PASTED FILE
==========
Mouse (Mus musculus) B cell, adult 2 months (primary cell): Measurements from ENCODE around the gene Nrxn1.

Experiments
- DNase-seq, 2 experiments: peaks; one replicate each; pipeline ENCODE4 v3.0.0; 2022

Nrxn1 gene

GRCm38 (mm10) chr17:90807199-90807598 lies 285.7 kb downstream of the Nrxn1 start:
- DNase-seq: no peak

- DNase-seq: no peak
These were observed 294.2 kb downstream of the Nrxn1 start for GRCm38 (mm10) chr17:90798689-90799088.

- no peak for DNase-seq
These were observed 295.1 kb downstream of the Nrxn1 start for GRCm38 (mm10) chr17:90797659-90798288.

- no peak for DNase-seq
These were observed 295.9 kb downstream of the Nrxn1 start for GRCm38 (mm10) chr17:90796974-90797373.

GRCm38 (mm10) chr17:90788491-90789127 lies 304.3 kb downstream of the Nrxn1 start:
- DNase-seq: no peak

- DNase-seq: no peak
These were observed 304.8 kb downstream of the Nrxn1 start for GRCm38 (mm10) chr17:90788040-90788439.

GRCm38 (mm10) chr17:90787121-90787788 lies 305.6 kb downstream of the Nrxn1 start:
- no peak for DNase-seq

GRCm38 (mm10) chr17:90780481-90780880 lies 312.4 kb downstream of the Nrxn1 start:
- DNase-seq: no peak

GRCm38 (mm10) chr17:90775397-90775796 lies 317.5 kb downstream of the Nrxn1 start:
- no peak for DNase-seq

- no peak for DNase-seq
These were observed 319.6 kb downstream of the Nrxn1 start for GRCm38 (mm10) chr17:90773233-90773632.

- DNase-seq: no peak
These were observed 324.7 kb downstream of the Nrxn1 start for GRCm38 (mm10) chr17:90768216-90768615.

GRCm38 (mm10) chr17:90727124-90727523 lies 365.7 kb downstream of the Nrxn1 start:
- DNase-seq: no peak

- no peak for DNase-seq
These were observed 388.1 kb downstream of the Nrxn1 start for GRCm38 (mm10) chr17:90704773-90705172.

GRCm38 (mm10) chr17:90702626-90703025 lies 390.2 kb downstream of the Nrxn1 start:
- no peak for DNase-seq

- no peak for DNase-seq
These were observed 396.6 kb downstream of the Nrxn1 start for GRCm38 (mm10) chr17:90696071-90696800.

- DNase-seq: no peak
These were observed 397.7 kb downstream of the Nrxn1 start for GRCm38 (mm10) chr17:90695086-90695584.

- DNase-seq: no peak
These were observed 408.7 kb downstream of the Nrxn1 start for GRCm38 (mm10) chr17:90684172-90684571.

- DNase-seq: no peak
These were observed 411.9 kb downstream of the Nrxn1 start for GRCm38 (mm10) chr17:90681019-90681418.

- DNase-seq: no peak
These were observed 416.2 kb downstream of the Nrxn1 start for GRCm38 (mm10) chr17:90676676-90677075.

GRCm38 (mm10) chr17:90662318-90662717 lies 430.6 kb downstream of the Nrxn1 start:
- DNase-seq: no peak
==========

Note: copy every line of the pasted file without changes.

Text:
Mouse (Mus musculus) B cell, adult 2 months (primary cell): Measurements from ENCODE around the gene Nrxn1.

Experiments
- DNase-seq, 2 experiments: peaks; one replicate each; pipeline ENCODE4 v3.0.0; 2022

Nrxn1 gene

GRCm38 (mm10) chr17:90807199-90807598 lies 285.7 kb downstream of the Nrxn1 start:
- DNase-seq: no peak

- DNase-seq: no peak
These were observed 294.2 kb downstream of the Nrxn1 start for GRCm38 (mm10) chr17:90798689-90799088.

- no peak for DNase-seq
These were observed 295.1 kb downstream of the Nrxn1 start for GRCm38 (mm10) chr17:90797659-90798288.

- no peak for DNase-seq
These were observed 295.9 kb downstream of the Nrxn1 start for GRCm38 (mm10) chr17:90796974-90797373.

GRCm38 (mm10) chr17:90788491-90789127 lies 304.3 kb downstream of the Nrxn1 start:
- DNase-seq: no peak

- DNase-seq: no peak
These were observed 304.8 kb downstream of the Nrxn1 start for GRCm38 (mm10) chr17:90788040-90788439.

GRCm38 (mm10) chr17:90787121-90787788 lies 305.6 kb downstream of the Nrxn1 start:
- no peak for DNase-seq

GRCm38 (mm10) chr17:90780481-90780880 lies 312.4 kb downstream of the Nrxn1 start:
- DNase-seq: no peak

GRCm38 (mm10) chr17:90775397-90775796 lies 317.5 kb downstream of the Nrxn1 start:
- no peak for DNase-seq

- no peak for DNase-seq
These were observed 319.6 kb downstream of the Nrxn1 start for GRCm38 (mm10) chr17:90773233-90773632.

- DNase-seq: no peak
These were observed 324.7 kb downstream of the Nrxn1 start for GRCm38 (mm10) chr17:90768216-90768615.

GRCm38 (mm10) chr17:90727124-90727523 lies 365.7 kb downstream of the Nrxn1 start:
- DNase-seq: no peak

- no peak for DNase-seq
These were observed 388.1 kb downstream of the Nrxn1 start for GRCm38 (mm10) chr17:90704773-90705172.

GRCm38 (mm10) chr17:90702626-90703025 lies 390.2 kb downstream of the Nrxn1 start:
- no peak for DNase-seq

- no peak for DNase-seq
These were observed 396.6 kb downstream of the Nrxn1 start for GRCm38 (mm10) chr17:90696071-90696800.

- DNase-seq: no peak
These were observed 397.7 kb downstream of the Nrxn1 start for GRCm38 (mm10) chr17:90695086-90695584.

- DNase-seq: no peak
These were observed 408.7 kb downstream of the Nrxn1 start for GRCm38 (mm10) chr17:90684172-90684571.

- DNase-seq: no peak
These were observed 411.9 kb downstream of the Nrxn1 start for GRCm38 (mm10) chr17:90681019-90681418.

- DNase-seq: no peak
These were observed 416.2 kb downstream of the Nrxn1 start for GRCm38 (mm10) chr17:90676676-90677075.

GRCm38 (mm10) chr17:90662318-90662717 lies 430.6 kb downstream of the Nrxn1 start:
- DNase-seq: no peak